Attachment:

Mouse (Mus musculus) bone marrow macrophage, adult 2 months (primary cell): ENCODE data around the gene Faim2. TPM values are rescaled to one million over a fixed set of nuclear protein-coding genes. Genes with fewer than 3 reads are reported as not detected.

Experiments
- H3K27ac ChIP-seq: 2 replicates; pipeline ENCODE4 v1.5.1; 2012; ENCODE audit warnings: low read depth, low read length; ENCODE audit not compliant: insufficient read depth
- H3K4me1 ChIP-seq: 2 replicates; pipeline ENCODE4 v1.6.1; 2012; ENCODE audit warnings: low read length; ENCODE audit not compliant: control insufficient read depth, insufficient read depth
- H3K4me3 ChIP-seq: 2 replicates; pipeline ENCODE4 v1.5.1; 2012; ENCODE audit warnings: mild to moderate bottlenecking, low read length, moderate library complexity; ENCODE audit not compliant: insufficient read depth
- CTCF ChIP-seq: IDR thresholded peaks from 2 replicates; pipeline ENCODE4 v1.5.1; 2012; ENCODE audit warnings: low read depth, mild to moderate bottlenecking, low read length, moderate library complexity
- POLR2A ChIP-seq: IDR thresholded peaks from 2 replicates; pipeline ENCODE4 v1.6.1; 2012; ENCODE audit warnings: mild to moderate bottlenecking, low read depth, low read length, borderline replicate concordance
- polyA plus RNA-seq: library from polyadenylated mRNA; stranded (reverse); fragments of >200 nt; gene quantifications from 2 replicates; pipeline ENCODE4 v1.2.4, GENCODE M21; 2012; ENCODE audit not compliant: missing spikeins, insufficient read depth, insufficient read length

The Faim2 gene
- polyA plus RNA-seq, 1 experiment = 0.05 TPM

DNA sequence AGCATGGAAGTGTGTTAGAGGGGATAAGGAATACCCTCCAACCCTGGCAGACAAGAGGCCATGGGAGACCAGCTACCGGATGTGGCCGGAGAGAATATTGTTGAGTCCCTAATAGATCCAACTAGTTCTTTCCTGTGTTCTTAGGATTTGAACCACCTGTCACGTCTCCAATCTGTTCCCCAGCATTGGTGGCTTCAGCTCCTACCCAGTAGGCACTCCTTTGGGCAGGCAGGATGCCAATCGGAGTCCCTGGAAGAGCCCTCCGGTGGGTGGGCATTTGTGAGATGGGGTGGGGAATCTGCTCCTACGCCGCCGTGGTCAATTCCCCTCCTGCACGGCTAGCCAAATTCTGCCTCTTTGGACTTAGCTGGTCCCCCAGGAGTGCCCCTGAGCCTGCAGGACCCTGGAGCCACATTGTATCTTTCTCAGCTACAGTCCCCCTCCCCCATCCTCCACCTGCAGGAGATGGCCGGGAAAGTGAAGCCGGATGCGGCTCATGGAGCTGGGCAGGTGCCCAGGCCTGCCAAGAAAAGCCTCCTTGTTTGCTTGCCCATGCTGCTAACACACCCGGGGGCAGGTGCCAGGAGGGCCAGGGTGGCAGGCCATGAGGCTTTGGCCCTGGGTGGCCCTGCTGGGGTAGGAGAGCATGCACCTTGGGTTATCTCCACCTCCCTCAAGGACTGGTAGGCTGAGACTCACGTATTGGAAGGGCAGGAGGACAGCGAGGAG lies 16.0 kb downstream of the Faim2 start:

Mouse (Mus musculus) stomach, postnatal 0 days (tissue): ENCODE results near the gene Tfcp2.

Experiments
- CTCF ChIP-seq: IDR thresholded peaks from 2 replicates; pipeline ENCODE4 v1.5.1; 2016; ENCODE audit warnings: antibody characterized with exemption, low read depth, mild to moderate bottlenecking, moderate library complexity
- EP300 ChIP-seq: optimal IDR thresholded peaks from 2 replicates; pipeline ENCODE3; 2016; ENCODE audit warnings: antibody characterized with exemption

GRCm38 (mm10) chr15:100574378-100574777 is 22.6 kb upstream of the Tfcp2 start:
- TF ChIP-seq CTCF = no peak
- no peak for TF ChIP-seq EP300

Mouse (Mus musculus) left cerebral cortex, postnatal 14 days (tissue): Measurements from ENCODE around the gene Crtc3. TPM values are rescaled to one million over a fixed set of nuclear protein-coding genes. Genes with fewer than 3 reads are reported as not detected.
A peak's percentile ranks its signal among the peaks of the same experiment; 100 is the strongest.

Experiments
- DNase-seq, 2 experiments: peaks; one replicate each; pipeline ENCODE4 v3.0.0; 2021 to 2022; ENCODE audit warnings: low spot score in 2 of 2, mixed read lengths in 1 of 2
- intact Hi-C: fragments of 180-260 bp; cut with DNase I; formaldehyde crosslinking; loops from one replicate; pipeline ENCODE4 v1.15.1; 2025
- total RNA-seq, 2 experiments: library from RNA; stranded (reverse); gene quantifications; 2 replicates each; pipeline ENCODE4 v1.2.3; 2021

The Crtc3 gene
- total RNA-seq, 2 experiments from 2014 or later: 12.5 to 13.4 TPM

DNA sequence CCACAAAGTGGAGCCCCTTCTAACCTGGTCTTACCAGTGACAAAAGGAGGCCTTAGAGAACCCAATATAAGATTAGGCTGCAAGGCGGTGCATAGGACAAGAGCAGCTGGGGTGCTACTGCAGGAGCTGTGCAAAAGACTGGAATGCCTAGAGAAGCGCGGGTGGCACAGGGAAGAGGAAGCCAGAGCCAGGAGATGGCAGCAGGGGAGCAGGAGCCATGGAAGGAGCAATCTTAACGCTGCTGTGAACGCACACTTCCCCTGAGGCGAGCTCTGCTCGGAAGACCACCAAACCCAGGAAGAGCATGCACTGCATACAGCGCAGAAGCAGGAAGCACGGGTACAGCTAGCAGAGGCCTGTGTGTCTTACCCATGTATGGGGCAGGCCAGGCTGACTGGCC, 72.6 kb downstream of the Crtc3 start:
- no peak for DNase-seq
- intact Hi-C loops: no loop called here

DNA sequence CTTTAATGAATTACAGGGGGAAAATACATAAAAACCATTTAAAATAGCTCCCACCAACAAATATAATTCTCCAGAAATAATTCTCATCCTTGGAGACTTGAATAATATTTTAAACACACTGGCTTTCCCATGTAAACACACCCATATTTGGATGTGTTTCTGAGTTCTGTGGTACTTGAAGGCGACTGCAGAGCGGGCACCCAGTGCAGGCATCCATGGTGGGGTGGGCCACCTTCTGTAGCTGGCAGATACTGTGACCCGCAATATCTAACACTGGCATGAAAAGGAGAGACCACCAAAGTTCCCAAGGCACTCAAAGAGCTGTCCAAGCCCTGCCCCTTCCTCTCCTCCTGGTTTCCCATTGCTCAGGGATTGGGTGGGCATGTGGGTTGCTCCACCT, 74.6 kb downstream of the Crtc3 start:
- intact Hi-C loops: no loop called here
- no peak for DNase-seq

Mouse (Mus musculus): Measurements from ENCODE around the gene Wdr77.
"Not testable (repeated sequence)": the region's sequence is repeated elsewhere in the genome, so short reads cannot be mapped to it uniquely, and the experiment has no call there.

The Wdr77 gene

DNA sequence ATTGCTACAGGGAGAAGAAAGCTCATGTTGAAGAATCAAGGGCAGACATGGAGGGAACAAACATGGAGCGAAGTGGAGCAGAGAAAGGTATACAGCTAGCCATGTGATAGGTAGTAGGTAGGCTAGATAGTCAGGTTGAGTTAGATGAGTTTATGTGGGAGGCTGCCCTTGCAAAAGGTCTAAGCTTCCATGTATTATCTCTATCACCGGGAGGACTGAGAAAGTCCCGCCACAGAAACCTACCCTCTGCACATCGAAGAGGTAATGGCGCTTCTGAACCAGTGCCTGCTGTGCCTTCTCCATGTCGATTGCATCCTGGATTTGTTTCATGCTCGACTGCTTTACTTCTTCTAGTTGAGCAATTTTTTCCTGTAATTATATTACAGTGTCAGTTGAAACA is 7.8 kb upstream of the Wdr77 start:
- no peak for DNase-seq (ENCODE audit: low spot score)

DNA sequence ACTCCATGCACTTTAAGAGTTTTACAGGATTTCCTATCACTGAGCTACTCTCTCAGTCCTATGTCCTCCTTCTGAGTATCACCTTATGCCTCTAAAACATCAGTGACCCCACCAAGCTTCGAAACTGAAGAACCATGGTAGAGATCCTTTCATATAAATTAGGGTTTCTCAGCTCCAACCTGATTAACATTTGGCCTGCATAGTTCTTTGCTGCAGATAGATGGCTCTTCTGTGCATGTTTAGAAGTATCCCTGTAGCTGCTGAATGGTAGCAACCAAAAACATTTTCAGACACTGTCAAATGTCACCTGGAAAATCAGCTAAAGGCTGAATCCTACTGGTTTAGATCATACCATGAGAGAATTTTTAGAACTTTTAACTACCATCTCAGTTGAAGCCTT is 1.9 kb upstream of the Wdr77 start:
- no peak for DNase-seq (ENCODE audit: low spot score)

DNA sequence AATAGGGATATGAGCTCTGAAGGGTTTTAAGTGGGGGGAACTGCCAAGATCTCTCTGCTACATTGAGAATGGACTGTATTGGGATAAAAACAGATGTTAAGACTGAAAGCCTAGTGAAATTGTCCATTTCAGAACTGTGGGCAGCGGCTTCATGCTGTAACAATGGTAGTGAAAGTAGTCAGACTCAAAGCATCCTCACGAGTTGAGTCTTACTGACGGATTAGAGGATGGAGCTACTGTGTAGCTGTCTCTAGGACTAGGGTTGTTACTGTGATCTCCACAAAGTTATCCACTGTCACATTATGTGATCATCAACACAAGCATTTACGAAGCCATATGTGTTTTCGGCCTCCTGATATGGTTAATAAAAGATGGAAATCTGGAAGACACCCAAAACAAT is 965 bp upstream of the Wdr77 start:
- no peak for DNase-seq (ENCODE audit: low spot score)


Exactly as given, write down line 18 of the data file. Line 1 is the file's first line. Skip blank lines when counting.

- no peak for TF ChIP-seq EP300